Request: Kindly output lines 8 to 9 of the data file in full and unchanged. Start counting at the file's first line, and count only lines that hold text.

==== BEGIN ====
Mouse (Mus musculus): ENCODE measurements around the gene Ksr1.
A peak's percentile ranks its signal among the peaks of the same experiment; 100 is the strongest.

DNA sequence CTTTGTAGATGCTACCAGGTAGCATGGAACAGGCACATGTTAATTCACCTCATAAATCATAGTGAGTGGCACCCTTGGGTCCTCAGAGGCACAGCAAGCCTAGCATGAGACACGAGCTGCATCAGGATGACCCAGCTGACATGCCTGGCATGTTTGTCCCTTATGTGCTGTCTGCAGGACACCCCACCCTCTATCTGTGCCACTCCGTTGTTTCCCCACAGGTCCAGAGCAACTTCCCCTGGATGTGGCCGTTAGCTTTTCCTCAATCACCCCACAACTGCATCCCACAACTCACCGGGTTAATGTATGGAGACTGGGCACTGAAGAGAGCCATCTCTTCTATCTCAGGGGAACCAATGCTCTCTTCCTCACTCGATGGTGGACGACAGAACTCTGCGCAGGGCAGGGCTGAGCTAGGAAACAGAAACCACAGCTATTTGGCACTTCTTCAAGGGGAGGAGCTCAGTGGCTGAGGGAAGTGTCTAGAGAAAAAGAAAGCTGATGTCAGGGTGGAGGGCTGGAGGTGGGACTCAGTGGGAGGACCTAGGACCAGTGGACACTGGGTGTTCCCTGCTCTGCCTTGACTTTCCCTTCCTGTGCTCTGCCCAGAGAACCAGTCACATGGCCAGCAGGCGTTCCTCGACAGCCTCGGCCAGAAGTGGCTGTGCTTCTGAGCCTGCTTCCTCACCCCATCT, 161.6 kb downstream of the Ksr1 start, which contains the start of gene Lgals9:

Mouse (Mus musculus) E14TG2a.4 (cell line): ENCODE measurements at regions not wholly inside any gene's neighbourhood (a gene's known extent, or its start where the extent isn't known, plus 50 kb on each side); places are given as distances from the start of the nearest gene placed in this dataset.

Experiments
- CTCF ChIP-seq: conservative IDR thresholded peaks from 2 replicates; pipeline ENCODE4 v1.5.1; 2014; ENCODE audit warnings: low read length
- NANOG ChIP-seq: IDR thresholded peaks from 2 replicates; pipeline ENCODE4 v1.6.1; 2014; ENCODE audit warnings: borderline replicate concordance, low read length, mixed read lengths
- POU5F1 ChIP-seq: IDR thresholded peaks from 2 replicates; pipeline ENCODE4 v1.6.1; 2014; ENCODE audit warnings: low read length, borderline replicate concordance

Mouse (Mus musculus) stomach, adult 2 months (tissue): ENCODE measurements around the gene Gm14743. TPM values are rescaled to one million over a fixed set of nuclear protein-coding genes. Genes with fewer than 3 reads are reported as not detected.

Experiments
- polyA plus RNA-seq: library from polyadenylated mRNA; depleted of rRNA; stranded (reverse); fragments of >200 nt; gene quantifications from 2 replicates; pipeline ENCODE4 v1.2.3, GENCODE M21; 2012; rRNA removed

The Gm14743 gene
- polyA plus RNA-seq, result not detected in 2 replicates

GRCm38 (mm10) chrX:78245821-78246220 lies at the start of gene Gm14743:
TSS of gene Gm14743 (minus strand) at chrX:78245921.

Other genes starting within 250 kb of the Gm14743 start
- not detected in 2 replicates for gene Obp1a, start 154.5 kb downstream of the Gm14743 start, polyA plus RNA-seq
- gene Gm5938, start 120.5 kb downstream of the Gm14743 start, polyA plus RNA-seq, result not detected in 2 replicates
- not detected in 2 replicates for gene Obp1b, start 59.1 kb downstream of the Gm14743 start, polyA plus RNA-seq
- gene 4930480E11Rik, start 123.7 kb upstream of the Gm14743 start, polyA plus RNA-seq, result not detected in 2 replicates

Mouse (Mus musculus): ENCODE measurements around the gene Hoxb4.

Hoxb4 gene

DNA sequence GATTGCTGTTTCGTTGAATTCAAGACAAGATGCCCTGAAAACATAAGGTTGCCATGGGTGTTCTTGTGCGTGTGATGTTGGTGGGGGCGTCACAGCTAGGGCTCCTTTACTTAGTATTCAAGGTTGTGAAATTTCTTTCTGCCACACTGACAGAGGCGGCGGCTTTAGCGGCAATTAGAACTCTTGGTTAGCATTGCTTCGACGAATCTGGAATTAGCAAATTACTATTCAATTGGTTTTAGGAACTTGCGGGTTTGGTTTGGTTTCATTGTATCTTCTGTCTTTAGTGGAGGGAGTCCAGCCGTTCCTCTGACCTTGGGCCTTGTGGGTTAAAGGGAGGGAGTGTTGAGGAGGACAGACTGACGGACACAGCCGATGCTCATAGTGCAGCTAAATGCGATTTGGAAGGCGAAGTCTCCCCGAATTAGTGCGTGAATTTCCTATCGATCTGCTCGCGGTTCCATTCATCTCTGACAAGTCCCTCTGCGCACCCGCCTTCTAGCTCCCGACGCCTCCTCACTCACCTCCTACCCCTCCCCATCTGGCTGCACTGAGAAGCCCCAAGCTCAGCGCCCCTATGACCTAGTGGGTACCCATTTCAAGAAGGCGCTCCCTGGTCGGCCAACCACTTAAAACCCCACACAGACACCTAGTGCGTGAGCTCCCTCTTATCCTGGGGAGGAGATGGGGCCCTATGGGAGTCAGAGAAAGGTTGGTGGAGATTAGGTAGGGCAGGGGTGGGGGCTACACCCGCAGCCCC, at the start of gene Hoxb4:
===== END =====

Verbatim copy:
- POU5F1 ChIP-seq: IDR thresholded peaks from 2 replicates; pipeline ENCODE4 v1.6.1; 2014; ENCODE audit warnings: low read length, borderline replicate concordance

Mouse (Mus musculus) stomach, adult 2 months (tissue): ENCODE measurements around the gene Gm14743. TPM values are rescaled to one million over a fixed set of nuclear protein-coding genes. Genes with fewer than 3 reads are reported as not detected.